Originally Posted by nstygma
does our ever changing position in space relative to the objects in question get accounted for in the calculations? how does the Doppler effect come in to play? over those great distances and great amounts of time, how does our own speed relative to that observed light affect time dilation? if you have a good link that would be great, save you some typing
A) Yes and no, The distances things move in our lifetimes is so minute as to not be needed for inclusion
B) Doppler (or red shift) shows the speed at which the object is moving away from us. Or in the case of M31 toward us
C) No it doesn't when something is 125,000,000,000,000,000,000 miles away, us moving through space even at light speed would not change the perceived distance to another galaxy. Said another way, 100 light years (a lifetime of traveling at light speed) is within the margin of error of something 30,000,000 light years away.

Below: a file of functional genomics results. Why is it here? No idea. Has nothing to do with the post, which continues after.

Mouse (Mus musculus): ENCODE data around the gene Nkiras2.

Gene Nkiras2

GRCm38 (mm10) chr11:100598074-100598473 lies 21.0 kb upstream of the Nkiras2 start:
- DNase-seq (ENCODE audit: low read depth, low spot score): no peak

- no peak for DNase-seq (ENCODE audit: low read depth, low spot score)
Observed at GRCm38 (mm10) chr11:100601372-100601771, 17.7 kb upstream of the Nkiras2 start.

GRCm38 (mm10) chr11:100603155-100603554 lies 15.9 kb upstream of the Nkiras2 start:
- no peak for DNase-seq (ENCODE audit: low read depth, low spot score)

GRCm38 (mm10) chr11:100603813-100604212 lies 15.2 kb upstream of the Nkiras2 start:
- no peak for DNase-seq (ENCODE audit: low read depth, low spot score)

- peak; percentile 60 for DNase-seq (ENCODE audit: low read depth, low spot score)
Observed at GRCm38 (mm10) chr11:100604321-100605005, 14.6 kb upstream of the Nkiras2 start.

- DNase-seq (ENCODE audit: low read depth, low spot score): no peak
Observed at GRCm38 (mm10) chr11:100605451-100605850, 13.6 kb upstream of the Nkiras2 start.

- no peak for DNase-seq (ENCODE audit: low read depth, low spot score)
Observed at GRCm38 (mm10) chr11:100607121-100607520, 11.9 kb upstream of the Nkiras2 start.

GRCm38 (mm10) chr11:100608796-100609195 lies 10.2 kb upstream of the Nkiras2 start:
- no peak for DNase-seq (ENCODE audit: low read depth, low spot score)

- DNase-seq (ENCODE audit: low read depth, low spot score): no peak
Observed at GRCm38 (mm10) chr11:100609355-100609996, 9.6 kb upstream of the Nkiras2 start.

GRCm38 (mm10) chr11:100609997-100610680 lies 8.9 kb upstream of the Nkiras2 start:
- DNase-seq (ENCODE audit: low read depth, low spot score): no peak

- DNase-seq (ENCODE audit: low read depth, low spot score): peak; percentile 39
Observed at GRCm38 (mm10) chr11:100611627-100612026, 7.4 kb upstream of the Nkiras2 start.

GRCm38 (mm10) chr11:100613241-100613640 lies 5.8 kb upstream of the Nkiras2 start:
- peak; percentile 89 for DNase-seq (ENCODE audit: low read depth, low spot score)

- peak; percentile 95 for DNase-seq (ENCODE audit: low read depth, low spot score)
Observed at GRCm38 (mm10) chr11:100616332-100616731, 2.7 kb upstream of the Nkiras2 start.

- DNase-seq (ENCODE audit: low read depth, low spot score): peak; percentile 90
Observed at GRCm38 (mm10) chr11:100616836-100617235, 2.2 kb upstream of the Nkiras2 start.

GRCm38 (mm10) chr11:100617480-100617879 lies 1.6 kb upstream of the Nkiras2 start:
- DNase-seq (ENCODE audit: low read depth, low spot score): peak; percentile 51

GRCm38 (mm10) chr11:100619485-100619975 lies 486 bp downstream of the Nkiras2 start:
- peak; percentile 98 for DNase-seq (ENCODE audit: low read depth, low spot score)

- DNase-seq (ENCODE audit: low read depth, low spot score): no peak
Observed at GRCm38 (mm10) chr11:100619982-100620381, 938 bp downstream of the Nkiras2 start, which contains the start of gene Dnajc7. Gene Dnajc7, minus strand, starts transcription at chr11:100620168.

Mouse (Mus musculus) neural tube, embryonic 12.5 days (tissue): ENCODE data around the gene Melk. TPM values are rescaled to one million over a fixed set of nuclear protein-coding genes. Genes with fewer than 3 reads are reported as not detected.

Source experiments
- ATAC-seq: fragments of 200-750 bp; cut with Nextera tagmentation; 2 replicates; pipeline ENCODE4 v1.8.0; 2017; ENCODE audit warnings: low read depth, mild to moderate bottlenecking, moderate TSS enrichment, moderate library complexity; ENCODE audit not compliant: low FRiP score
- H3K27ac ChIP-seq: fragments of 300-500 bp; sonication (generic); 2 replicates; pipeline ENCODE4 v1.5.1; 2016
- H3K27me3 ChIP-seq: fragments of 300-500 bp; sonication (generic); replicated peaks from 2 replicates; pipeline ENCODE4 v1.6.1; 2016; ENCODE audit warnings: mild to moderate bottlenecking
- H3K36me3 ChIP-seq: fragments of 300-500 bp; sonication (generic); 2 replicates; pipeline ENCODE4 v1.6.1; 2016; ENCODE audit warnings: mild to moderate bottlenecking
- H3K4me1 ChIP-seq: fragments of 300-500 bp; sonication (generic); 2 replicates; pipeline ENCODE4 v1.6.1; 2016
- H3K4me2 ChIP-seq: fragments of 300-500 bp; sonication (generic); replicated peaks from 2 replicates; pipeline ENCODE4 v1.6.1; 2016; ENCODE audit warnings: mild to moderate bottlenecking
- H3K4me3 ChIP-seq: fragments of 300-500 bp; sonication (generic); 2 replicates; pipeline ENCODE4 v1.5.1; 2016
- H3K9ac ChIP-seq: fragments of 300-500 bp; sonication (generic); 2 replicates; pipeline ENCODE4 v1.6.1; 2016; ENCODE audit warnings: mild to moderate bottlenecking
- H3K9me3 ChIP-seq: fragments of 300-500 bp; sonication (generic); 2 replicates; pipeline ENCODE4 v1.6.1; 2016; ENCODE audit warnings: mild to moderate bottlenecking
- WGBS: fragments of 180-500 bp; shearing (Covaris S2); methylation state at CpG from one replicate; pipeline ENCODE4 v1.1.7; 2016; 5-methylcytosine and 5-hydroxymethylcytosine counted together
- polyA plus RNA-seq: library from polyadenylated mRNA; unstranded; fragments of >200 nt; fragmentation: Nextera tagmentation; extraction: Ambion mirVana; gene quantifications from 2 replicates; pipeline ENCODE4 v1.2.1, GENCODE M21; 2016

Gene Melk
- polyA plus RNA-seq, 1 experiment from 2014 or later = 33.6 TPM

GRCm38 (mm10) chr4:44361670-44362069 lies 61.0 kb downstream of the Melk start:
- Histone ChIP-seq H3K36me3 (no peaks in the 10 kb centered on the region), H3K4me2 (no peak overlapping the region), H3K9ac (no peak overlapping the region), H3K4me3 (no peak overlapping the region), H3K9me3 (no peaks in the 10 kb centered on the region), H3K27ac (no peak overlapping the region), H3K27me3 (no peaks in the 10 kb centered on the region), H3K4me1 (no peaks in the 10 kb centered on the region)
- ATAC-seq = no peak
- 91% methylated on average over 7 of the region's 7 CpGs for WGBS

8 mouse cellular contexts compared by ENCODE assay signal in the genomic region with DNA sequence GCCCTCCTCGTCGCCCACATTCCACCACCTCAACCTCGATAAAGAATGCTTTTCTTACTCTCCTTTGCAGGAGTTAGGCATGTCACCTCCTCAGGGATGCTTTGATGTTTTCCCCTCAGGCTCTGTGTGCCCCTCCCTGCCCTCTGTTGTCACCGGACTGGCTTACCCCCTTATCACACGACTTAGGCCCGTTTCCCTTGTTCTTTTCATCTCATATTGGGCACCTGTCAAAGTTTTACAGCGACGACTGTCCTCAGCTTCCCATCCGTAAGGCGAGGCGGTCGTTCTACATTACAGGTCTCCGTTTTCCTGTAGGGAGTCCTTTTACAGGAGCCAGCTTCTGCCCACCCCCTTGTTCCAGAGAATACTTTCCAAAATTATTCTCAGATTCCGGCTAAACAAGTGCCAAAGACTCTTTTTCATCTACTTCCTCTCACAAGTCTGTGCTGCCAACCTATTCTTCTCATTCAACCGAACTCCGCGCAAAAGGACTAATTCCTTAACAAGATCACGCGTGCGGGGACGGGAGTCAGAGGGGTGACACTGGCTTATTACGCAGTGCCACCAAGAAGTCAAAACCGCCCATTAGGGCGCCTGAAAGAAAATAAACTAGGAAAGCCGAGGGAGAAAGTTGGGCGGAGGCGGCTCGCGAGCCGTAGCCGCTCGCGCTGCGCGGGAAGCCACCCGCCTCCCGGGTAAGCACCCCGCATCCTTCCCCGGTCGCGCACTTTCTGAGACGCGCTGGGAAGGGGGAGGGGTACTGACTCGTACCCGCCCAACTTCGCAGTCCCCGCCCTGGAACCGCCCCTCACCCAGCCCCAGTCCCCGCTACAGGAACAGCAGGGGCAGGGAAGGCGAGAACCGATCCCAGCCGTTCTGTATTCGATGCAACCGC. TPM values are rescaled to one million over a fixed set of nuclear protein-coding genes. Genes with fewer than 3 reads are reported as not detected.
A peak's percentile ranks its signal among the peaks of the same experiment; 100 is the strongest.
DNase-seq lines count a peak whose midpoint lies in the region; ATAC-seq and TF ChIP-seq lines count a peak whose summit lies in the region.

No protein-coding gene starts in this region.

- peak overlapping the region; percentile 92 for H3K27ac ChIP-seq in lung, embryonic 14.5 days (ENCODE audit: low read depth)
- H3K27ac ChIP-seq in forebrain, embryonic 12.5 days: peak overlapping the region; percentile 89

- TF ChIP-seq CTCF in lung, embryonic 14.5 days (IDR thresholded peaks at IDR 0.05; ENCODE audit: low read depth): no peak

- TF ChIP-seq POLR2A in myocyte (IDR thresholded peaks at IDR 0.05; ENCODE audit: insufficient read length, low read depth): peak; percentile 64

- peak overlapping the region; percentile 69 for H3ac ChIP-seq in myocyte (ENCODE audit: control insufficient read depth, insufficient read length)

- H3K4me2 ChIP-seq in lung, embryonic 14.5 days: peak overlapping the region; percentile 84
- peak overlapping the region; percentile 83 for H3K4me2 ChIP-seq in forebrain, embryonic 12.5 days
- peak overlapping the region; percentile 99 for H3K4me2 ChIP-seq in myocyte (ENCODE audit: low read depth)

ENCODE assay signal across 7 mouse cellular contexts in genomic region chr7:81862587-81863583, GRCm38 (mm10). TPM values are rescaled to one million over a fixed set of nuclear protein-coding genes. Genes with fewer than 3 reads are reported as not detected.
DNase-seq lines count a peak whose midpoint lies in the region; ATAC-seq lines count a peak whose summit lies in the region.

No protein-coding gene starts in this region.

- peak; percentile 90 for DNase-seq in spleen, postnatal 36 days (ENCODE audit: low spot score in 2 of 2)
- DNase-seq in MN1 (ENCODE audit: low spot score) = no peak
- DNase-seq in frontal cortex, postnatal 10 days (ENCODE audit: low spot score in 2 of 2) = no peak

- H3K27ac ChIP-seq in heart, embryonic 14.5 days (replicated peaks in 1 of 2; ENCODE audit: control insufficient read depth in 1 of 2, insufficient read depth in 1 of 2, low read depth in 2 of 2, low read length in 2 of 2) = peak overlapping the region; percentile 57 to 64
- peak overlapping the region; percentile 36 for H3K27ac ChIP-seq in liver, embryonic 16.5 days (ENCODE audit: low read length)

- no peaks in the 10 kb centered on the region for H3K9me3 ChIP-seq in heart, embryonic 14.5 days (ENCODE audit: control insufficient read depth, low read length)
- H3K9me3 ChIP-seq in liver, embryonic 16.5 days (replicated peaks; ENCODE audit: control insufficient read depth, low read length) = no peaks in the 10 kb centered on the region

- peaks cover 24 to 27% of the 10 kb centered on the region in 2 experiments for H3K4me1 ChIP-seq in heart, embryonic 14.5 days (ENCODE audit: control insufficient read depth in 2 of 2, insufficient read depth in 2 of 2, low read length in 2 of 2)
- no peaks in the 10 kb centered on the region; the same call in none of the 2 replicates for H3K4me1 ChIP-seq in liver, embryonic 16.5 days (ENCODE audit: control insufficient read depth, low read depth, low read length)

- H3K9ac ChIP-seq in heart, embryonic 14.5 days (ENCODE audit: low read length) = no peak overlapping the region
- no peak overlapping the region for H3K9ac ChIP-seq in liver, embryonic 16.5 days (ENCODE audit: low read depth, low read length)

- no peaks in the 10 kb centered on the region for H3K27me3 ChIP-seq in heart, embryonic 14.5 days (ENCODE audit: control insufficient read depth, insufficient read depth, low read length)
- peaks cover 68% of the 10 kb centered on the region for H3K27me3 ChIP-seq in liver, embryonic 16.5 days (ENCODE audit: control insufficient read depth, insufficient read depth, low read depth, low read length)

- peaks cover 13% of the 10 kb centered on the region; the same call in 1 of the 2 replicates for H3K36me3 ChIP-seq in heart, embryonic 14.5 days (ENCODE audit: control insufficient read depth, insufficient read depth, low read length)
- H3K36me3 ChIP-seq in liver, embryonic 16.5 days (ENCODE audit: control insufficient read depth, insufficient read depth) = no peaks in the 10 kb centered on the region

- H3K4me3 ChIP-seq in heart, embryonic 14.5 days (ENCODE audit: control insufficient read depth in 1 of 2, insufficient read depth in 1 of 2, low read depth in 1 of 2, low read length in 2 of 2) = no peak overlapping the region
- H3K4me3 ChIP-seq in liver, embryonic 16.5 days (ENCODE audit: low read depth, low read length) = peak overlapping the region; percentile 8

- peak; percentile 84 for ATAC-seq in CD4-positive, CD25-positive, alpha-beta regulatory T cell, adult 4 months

Matt Cassel - 58.9 completion %, 13,495 yards, 82 TD, 57 INT, 24 Fumbles, 80.4 Passer Rating
Alex Smith - 59.3 completion %, 14,280 yards, 81 TD, 63 INT, 36 Fumbles, 79.1 Passer Rating
Do you realize the backups we have to this second coming of Matt Cassel have NEVER EVER thrown a regular season pass.